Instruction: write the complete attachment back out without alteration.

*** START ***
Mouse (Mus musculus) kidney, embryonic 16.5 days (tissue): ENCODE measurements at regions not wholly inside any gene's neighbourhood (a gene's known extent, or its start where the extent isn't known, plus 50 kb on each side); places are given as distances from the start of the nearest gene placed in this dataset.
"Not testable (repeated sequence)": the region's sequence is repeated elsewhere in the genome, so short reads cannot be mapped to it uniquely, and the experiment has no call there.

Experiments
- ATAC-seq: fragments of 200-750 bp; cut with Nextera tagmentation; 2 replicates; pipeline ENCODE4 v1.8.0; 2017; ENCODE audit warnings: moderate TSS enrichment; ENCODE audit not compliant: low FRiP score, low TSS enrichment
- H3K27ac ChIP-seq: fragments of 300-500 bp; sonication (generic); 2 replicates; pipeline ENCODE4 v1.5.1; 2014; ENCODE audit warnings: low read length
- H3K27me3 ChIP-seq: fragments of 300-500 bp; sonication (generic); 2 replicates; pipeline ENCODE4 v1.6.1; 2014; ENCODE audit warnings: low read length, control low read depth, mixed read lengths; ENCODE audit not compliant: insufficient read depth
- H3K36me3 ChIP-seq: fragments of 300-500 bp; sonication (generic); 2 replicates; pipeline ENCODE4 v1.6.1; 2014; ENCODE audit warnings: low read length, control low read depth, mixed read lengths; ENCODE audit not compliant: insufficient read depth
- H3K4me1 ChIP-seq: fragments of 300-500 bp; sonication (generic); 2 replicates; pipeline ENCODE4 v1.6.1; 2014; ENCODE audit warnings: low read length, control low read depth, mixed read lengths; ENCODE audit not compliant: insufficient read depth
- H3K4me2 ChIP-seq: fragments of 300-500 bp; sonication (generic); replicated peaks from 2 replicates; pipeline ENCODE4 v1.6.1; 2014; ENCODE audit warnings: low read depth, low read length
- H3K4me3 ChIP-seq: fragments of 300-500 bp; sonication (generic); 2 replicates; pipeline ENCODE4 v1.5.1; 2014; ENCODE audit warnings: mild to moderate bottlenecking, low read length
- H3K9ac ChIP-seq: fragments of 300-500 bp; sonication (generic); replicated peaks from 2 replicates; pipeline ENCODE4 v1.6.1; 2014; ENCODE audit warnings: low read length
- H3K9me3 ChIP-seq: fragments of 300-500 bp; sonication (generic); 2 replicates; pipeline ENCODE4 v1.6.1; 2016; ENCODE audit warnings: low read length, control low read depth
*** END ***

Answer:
Mouse (Mus musculus) kidney, embryonic 16.5 days (tissue): ENCODE measurements at regions not wholly inside any gene's neighbourhood (a gene's known extent, or its start where the extent isn't known, plus 50 kb on each side); places are given as distances from the start of the nearest gene placed in this dataset.
"Not testable (repeated sequence)": the region's sequence is repeated elsewhere in the genome, so short reads cannot be mapped to it uniquely, and the experiment has no call there.

Experiments
- ATAC-seq: fragments of 200-750 bp; cut with Nextera tagmentation; 2 replicates; pipeline ENCODE4 v1.8.0; 2017; ENCODE audit warnings: moderate TSS enrichment; ENCODE audit not compliant: low FRiP score, low TSS enrichment
- H3K27ac ChIP-seq: fragments of 300-500 bp; sonication (generic); 2 replicates; pipeline ENCODE4 v1.5.1; 2014; ENCODE audit warnings: low read length
- H3K27me3 ChIP-seq: fragments of 300-500 bp; sonication (generic); 2 replicates; pipeline ENCODE4 v1.6.1; 2014; ENCODE audit warnings: low read length, control low read depth, mixed read lengths; ENCODE audit not compliant: insufficient read depth
- H3K36me3 ChIP-seq: fragments of 300-500 bp; sonication (generic); 2 replicates; pipeline ENCODE4 v1.6.1; 2014; ENCODE audit warnings: low read length, control low read depth, mixed read lengths; ENCODE audit not compliant: insufficient read depth
- H3K4me1 ChIP-seq: fragments of 300-500 bp; sonication (generic); 2 replicates; pipeline ENCODE4 v1.6.1; 2014; ENCODE audit warnings: low read length, control low read depth, mixed read lengths; ENCODE audit not compliant: insufficient read depth
- H3K4me2 ChIP-seq: fragments of 300-500 bp; sonication (generic); replicated peaks from 2 replicates; pipeline ENCODE4 v1.6.1; 2014; ENCODE audit warnings: low read depth, low read length
- H3K4me3 ChIP-seq: fragments of 300-500 bp; sonication (generic); 2 replicates; pipeline ENCODE4 v1.5.1; 2014; ENCODE audit warnings: mild to moderate bottlenecking, low read length
- H3K9ac ChIP-seq: fragments of 300-500 bp; sonication (generic); replicated peaks from 2 replicates; pipeline ENCODE4 v1.6.1; 2014; ENCODE audit warnings: low read length
- H3K9me3 ChIP-seq: fragments of 300-500 bp; sonication (generic); 2 replicates; pipeline ENCODE4 v1.6.1; 2016; ENCODE audit warnings: low read length, control low read depth